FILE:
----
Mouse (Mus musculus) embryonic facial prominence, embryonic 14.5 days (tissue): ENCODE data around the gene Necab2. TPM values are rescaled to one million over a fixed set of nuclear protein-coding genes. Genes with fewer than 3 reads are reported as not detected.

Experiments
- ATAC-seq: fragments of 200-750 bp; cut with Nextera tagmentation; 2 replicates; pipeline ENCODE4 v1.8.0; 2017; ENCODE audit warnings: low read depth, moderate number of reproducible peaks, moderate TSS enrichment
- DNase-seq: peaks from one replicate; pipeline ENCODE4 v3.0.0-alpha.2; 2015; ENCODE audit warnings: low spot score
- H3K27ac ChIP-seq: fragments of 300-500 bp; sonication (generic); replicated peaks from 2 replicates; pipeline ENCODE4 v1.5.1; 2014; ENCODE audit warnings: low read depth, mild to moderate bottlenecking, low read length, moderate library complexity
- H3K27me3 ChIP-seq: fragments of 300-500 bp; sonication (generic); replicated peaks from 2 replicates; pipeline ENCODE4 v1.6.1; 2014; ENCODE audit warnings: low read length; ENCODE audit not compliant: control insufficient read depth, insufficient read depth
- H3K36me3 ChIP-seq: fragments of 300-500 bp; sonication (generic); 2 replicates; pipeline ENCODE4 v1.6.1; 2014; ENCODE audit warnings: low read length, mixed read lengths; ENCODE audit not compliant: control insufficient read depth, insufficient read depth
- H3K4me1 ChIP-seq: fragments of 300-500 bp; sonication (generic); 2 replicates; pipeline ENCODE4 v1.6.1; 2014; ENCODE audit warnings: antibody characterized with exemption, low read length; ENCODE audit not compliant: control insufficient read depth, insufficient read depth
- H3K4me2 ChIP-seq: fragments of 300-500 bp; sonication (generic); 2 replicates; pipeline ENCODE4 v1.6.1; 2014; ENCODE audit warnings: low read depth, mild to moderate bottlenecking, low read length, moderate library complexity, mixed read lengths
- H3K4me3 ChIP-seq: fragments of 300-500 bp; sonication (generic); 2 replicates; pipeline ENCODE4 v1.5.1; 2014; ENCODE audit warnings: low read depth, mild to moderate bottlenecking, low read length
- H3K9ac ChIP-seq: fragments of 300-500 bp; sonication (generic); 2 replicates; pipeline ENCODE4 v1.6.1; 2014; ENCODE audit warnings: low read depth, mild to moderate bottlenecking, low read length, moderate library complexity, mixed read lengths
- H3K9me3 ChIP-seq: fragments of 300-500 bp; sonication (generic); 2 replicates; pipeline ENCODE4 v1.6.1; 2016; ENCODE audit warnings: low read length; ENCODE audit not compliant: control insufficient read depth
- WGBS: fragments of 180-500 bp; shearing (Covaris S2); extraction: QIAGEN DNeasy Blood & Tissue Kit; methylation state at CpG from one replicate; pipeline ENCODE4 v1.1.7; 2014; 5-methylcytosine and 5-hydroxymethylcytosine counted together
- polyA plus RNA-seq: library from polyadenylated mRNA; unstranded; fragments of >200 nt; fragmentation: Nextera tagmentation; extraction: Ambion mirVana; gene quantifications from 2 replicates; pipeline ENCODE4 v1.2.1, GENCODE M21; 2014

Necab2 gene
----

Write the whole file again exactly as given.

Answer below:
Mouse (Mus musculus) embryonic facial prominence, embryonic 14.5 days (tissue): ENCODE data around the gene Necab2. TPM values are rescaled to one million over a fixed set of nuclear protein-coding genes. Genes with fewer than 3 reads are reported as not detected.

Experiments
- ATAC-seq: fragments of 200-750 bp; cut with Nextera tagmentation; 2 replicates; pipeline ENCODE4 v1.8.0; 2017; ENCODE audit warnings: low read depth, moderate number of reproducible peaks, moderate TSS enrichment
- DNase-seq: peaks from one replicate; pipeline ENCODE4 v3.0.0-alpha.2; 2015; ENCODE audit warnings: low spot score
- H3K27ac ChIP-seq: fragments of 300-500 bp; sonication (generic); replicated peaks from 2 replicates; pipeline ENCODE4 v1.5.1; 2014; ENCODE audit warnings: low read depth, mild to moderate bottlenecking, low read length, moderate library complexity
- H3K27me3 ChIP-seq: fragments of 300-500 bp; sonication (generic); replicated peaks from 2 replicates; pipeline ENCODE4 v1.6.1; 2014; ENCODE audit warnings: low read length; ENCODE audit not compliant: control insufficient read depth, insufficient read depth
- H3K36me3 ChIP-seq: fragments of 300-500 bp; sonication (generic); 2 replicates; pipeline ENCODE4 v1.6.1; 2014; ENCODE audit warnings: low read length, mixed read lengths; ENCODE audit not compliant: control insufficient read depth, insufficient read depth
- H3K4me1 ChIP-seq: fragments of 300-500 bp; sonication (generic); 2 replicates; pipeline ENCODE4 v1.6.1; 2014; ENCODE audit warnings: antibody characterized with exemption, low read length; ENCODE audit not compliant: control insufficient read depth, insufficient read depth
- H3K4me2 ChIP-seq: fragments of 300-500 bp; sonication (generic); 2 replicates; pipeline ENCODE4 v1.6.1; 2014; ENCODE audit warnings: low read depth, mild to moderate bottlenecking, low read length, moderate library complexity, mixed read lengths
- H3K4me3 ChIP-seq: fragments of 300-500 bp; sonication (generic); 2 replicates; pipeline ENCODE4 v1.5.1; 2014; ENCODE audit warnings: low read depth, mild to moderate bottlenecking, low read length
- H3K9ac ChIP-seq: fragments of 300-500 bp; sonication (generic); 2 replicates; pipeline ENCODE4 v1.6.1; 2014; ENCODE audit warnings: low read depth, mild to moderate bottlenecking, low read length, moderate library complexity, mixed read lengths
- H3K9me3 ChIP-seq: fragments of 300-500 bp; sonication (generic); 2 replicates; pipeline ENCODE4 v1.6.1; 2016; ENCODE audit warnings: low read length; ENCODE audit not compliant: control insufficient read depth
- WGBS: fragments of 180-500 bp; shearing (Covaris S2); extraction: QIAGEN DNeasy Blood & Tissue Kit; methylation state at CpG from one replicate; pipeline ENCODE4 v1.1.7; 2014; 5-methylcytosine and 5-hydroxymethylcytosine counted together
- polyA plus RNA-seq: library from polyadenylated mRNA; unstranded; fragments of >200 nt; fragmentation: Nextera tagmentation; extraction: Ambion mirVana; gene quantifications from 2 replicates; pipeline ENCODE4 v1.2.1, GENCODE M21; 2014

Necab2 gene